Nutrition is routinely used as a treatment for diseases such as deficiencies; however there is little consideration for including nutrition in a preventative health plan. The usage of nutritional sciences in wildlife medicine has more often than not been reactive rather than proactive. Nutrition affects every aspect of an animal’s life (health, behaviour, reproduction, etc.). Appropriate concentrations of nutrients may therefore lead to many other benefits in an animal’s life, not only prevent and mediate health issues. Specific diseases which can be directly prevented via nutrition includes but is not limited to: obesity, heart disease, diabetes, dental disease, kidney and liver diseases, wasting, skin and pelage issues, bone issues, a slew of gastro-intestinal diseases, ocular diseases and even intestinal parasites. A diet is never “finished” as animals grow up, reproduce, maintain and get old. Every stage of an animal’s life requires alterations to their diets, therefore the targets are always moving. Mediating through the geriatric stage of life through nutritional alterations is particularly effective.
The nutrient requirements of most exotic animals are largely unknown, forcing us to rely on the physiological models of domestic animals which may not be totally appropriate. In this workshop, you will learn how to best approximate nutrient targets for exotic species, how to calculate the nutrients in their diet, and lastly, to prepare a preventative nutrition health plan for various species throughout their life cycle.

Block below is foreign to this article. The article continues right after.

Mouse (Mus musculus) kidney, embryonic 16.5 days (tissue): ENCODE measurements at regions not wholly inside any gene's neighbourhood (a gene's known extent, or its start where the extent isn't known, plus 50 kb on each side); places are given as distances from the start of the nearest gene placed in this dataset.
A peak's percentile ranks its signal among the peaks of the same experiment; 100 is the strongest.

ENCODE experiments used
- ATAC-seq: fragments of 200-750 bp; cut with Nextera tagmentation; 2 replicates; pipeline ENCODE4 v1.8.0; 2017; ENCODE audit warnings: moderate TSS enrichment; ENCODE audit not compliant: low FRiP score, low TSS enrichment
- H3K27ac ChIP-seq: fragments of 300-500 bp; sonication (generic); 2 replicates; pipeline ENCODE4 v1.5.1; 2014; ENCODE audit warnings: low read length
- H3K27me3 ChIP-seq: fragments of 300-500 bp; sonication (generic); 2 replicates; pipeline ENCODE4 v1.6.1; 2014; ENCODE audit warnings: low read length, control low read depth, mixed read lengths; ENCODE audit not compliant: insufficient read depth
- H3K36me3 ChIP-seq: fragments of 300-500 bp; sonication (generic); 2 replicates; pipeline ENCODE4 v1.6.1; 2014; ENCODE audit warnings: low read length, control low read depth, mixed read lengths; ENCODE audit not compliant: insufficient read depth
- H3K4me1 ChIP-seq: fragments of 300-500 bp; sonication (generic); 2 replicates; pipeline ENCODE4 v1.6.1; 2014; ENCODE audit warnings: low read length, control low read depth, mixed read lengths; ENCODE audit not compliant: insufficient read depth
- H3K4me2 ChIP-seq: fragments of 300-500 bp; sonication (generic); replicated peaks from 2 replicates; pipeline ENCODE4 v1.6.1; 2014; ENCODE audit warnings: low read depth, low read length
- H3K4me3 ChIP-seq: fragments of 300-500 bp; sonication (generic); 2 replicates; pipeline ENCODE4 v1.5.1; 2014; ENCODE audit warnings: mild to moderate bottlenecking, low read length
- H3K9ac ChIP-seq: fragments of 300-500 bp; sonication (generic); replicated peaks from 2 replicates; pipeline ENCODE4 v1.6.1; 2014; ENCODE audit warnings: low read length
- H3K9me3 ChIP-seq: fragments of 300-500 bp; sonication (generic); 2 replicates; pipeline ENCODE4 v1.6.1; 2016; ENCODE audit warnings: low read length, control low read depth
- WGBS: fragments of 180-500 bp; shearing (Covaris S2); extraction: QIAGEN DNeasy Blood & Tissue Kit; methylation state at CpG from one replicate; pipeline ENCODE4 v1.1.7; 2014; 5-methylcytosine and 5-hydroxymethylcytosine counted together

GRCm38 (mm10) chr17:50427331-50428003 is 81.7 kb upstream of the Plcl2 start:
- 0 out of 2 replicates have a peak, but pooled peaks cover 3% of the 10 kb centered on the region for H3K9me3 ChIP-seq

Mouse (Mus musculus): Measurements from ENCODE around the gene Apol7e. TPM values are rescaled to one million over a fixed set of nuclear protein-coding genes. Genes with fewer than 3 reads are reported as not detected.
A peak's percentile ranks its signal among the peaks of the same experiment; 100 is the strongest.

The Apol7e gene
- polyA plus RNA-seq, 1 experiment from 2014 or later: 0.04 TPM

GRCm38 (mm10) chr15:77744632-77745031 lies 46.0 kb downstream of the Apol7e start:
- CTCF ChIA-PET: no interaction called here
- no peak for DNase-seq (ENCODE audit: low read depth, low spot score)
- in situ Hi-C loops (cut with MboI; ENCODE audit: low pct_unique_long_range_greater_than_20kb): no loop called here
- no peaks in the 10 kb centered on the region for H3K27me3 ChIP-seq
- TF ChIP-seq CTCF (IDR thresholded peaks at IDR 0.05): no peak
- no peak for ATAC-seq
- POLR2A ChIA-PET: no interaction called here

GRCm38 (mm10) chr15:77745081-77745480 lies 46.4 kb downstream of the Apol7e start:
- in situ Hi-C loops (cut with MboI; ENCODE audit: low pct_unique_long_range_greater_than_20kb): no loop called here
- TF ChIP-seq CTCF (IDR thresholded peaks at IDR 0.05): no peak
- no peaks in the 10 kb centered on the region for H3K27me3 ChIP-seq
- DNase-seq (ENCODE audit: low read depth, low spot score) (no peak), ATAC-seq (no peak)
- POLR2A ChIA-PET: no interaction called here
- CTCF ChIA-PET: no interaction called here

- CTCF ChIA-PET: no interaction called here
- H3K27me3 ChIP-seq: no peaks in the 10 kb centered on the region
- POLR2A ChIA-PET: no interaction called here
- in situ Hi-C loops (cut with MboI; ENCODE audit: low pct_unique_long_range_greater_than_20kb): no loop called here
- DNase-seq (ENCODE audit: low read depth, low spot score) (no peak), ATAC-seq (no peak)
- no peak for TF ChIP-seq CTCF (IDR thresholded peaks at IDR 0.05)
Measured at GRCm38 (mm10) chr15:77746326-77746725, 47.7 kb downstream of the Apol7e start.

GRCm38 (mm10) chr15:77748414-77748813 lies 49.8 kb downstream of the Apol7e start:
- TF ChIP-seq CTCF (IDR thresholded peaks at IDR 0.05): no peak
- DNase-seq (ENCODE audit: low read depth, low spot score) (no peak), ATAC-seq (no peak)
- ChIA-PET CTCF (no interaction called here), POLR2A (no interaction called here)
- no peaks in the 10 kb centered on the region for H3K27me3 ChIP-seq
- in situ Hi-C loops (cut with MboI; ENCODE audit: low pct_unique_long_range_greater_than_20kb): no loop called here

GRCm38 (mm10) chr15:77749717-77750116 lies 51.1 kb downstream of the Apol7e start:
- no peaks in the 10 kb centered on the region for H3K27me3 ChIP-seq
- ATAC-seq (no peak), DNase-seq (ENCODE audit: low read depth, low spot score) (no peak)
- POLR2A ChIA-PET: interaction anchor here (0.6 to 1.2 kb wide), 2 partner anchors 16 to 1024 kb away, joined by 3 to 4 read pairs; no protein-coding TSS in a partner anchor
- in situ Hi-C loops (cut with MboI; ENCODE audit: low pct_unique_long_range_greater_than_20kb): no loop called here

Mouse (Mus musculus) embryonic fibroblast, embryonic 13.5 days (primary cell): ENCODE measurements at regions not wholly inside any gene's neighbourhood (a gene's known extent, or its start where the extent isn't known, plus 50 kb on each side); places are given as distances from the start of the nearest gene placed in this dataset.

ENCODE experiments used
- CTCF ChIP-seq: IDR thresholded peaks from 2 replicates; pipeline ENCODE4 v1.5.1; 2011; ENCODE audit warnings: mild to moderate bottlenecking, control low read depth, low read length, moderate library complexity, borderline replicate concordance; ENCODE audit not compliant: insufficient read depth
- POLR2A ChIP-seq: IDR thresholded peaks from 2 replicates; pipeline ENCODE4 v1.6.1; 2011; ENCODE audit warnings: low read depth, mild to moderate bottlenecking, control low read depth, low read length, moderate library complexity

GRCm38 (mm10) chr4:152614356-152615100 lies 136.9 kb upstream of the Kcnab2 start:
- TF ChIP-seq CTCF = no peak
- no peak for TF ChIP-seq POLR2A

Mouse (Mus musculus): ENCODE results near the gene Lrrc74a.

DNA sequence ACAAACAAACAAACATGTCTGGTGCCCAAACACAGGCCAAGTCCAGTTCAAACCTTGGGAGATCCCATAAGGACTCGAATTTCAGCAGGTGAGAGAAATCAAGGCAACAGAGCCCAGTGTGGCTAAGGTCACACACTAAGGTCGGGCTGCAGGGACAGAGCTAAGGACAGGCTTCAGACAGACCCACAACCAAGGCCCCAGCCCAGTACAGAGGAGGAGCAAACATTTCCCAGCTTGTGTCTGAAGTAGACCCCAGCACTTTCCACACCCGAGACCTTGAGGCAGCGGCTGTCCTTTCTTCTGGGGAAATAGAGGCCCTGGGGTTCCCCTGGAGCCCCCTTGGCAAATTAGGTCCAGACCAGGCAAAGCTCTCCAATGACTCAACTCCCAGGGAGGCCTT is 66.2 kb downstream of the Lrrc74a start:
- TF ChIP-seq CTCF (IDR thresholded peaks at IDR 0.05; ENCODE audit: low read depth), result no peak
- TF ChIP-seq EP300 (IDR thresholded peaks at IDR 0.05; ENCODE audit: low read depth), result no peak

The aim of this workshop is to provide information on how to best determine nutrient targets for species without known requirements and ensure participants are able to calculate nutrient contents of diets, and lastly how create a preventative nutrition plan for a number of species.
Francis Cabana, Ph.D.
Wildlife Reserves Singapore, Singapore
Currently the wildlife nutritionist of Wildlife Reserves Singapore (Singapore Zoo, River Safari, Night Safari and Jurong Bird Park), he is responsible for the daily diets of more than 10, 000 animals. He was educated at Oxford Brookes University (UK), Plymouth University (UK) and McGill University (Canada). His research on the feeding ecology and nutrition of non-human primates has allowed to prevent numerous health and behavioural ailments in zoos and rescue centres alike. He is the chair of the SEAZA Nutrition Network which focuses on training and supporting hopeful nutritionists across Asian zoos. His current and future research focuses on using microbiome to assess the nutritional status of animals.